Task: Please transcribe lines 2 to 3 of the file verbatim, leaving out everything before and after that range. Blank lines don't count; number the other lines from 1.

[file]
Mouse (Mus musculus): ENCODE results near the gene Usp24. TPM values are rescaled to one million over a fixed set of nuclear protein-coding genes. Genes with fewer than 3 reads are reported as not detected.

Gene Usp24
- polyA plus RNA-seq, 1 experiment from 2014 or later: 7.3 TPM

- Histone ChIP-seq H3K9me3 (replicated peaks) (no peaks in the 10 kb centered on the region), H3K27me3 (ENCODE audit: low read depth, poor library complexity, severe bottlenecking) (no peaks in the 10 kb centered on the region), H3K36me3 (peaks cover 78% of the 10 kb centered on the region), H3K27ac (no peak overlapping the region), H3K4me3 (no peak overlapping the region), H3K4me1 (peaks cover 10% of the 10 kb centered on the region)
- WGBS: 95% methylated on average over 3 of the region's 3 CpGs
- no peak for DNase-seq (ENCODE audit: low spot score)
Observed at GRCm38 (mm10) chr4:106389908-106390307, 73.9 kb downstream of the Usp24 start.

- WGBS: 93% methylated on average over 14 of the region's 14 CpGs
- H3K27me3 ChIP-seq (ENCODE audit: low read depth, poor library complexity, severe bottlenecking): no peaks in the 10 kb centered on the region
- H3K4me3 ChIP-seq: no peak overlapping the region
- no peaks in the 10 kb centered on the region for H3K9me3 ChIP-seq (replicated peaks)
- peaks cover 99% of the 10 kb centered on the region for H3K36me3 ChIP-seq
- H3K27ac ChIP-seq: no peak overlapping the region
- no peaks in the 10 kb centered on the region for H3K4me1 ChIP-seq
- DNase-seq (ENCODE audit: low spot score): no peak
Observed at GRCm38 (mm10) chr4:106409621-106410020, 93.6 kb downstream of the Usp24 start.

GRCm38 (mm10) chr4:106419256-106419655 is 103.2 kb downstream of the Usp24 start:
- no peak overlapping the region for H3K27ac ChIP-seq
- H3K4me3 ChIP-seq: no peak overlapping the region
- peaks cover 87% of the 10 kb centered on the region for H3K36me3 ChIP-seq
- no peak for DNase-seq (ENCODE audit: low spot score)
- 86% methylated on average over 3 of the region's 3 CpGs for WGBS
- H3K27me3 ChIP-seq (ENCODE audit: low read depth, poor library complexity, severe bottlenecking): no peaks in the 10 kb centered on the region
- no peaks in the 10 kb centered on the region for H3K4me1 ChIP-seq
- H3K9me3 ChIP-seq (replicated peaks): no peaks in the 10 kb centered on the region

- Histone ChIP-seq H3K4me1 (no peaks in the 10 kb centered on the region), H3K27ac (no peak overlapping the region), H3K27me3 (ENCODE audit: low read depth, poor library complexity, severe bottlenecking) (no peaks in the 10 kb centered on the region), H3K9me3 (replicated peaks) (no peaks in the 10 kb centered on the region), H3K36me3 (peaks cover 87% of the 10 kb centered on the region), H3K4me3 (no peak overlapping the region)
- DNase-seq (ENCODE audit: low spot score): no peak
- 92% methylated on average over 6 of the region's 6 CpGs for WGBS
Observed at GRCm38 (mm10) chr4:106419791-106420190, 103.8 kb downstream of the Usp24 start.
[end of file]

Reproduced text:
Gene Usp24
- polyA plus RNA-seq, 1 experiment from 2014 or later: 7.3 TPM